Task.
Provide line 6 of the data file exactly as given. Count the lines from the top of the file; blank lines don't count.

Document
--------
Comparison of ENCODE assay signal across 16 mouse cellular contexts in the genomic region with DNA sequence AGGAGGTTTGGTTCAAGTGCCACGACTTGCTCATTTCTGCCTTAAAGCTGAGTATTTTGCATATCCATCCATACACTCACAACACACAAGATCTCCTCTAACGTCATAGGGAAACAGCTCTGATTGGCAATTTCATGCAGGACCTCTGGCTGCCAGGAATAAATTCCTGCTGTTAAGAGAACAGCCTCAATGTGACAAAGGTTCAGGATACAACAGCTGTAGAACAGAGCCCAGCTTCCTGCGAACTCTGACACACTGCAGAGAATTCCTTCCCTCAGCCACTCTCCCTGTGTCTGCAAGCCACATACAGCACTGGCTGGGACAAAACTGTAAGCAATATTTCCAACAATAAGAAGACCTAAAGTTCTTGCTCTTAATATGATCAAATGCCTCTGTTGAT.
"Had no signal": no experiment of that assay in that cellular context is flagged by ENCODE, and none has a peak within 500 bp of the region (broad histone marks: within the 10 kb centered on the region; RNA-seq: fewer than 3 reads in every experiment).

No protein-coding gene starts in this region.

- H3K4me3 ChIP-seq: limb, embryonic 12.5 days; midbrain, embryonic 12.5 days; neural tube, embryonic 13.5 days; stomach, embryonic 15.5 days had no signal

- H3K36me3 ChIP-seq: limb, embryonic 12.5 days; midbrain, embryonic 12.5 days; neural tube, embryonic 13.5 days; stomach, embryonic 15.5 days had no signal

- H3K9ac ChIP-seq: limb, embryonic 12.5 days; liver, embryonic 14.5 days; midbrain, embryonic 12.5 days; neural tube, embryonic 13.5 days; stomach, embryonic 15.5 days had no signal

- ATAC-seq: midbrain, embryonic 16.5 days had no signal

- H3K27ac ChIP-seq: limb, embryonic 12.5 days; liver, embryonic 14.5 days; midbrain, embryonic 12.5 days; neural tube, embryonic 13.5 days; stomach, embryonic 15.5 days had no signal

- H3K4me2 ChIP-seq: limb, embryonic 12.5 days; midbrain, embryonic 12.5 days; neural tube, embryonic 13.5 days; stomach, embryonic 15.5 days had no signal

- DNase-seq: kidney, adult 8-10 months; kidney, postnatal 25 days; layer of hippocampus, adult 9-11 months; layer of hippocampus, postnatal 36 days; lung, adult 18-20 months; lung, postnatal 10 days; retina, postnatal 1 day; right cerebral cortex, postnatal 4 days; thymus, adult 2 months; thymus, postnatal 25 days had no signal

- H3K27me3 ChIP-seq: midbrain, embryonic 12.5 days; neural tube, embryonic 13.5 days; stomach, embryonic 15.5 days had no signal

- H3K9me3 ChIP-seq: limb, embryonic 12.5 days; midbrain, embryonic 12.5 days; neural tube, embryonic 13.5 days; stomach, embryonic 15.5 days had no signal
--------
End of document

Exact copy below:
- H3K9ac ChIP-seq: limb, embryonic 12.5 days; liver, embryonic 14.5 days; midbrain, embryonic 12.5 days; neural tube, embryonic 13.5 days; stomach, embryonic 15.5 days had no signal